Green groups block roads in Serbia to protest Rio Tinto's mining project

BELGRADE, Dec 11 (Reuters) - Hundreds of people in Serbia braved sleet and cold weather to block roads across the country for the third straight weekend on Saturday to protest government plans to allow Rio Tinto's (RIO.L) open a lithium mine.

To bolster economic growth, Serbia's government has offered mineral resources to foreign investors including China's Zijin copper miner (601899.SS) and Rio Tinto.

Green activists say the mining projects will pollute land and water in the Balkan country which is already heavily scarred by industrial pollution.

The protests have become a headache for the ruling coalition ahead of April 3 general elections.

After the first weeks of protests, conservative President Aleksandar Vucic sent an expropriation law, contested by green groups, which allowed swift acquisition of property by the state, back to parliament for reworking.

On Friday, parliament also introduced amendments to a referendum law, including the removal of a requirement for payments of fees by civic groups to launch referendum initiatives.

Critics said the two laws were have been pushed through to ease construction of the mine. read more

But that does not go far enough, said Aleksandar Jovanovic Cuta, head of the Ecological Uprising civic organisation.

"There will be no respite until Rio Tinto is expelled from Serbia and until lithium mining ... is banned permanently," he told reporters.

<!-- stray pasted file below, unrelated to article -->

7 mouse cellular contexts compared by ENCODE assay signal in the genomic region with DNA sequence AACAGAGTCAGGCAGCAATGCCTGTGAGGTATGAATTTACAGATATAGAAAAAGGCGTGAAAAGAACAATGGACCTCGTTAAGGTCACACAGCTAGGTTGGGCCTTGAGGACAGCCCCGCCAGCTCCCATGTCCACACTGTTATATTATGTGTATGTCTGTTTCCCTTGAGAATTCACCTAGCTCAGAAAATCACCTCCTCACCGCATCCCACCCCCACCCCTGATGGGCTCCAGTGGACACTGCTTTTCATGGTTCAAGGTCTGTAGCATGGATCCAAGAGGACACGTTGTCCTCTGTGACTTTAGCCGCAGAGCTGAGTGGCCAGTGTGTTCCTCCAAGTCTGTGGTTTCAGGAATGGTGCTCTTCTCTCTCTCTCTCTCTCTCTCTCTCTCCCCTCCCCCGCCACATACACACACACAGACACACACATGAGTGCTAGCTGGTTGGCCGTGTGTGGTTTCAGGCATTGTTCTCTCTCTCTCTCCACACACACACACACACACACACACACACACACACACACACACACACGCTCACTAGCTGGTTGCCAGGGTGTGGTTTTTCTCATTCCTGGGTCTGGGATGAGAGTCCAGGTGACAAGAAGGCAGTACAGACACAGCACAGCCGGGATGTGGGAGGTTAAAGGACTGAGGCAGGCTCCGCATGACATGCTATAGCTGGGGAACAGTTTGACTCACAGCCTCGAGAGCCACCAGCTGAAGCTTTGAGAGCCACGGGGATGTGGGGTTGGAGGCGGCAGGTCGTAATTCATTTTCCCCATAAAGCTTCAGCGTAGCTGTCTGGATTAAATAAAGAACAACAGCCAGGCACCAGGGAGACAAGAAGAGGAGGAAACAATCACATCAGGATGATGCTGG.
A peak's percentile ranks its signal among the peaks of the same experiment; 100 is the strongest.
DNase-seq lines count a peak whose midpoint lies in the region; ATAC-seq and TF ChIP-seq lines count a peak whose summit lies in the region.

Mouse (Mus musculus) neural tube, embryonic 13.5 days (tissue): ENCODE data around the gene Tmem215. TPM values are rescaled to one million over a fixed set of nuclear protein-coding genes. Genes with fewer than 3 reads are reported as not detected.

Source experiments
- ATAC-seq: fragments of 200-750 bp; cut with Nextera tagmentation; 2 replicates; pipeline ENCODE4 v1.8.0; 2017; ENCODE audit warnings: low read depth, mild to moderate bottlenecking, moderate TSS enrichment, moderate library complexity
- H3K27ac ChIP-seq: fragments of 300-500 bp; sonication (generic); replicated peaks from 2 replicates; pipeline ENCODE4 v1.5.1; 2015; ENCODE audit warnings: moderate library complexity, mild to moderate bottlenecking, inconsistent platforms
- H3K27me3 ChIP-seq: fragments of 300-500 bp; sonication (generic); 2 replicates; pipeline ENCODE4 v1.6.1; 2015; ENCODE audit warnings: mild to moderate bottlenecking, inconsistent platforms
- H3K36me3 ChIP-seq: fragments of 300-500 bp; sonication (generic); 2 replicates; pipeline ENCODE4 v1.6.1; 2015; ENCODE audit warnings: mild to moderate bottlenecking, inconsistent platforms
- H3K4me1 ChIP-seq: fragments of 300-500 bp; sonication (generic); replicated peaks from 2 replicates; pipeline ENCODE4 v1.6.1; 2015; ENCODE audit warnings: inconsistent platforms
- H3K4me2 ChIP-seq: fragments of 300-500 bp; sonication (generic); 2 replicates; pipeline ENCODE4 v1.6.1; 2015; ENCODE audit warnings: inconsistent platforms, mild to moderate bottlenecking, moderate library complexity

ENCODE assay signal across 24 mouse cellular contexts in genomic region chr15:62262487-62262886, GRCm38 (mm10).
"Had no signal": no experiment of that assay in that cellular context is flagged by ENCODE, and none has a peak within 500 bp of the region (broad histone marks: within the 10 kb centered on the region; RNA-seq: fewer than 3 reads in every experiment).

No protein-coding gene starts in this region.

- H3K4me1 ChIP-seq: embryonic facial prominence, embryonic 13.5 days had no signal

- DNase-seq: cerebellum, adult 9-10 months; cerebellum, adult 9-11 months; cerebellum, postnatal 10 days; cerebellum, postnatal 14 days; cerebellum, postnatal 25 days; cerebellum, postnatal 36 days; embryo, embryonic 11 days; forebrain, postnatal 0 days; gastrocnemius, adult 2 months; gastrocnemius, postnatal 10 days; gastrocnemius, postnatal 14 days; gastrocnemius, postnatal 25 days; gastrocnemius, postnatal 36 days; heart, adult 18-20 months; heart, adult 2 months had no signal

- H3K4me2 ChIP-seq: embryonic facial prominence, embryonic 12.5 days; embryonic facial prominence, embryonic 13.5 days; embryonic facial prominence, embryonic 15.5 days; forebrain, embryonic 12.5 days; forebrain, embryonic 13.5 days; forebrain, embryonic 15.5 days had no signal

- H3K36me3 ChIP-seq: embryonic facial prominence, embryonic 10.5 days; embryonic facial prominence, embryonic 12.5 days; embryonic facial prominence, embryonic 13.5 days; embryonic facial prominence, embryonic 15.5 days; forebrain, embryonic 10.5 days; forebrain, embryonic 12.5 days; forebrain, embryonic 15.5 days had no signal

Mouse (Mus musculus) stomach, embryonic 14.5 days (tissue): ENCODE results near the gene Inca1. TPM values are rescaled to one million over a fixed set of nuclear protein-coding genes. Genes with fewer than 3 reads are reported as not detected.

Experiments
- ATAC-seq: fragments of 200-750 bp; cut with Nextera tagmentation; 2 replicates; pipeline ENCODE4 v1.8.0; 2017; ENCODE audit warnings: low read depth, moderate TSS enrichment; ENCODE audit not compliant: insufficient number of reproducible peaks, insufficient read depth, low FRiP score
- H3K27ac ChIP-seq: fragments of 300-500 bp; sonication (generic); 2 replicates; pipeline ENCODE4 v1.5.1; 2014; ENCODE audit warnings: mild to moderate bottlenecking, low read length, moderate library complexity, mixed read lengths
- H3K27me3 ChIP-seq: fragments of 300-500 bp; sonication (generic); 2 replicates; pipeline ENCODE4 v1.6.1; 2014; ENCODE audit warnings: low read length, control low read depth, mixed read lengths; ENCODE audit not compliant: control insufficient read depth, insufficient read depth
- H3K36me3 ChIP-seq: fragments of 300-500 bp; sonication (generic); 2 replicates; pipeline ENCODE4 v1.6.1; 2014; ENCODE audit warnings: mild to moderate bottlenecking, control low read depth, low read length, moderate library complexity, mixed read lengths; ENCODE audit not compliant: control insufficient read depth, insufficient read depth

Protesters brought traffic to a standstill along a highway in the Novi Beograd neighbourhood and scuffled with a driver who attempted to plough his way through.

"We (must) defend ourselves from these crazy projects which are envisioning construction of tens of mines in Serbia," said Irena Radovanovic, a student from Belgrade.

Lithium is in big global demand as a vital ingredient in batteries for electric cars, while another expected mining product, borates, is used in solar panels and wind turbines.

Rio has promised to adhere to all domestic and EU environmental standards, but environmentalists say the planned $2.4 billion mine in Serbia would irreversibly pollute drinking water in the area.

Reporting by Aleksandar Vasovic; Editing by Ros Russell

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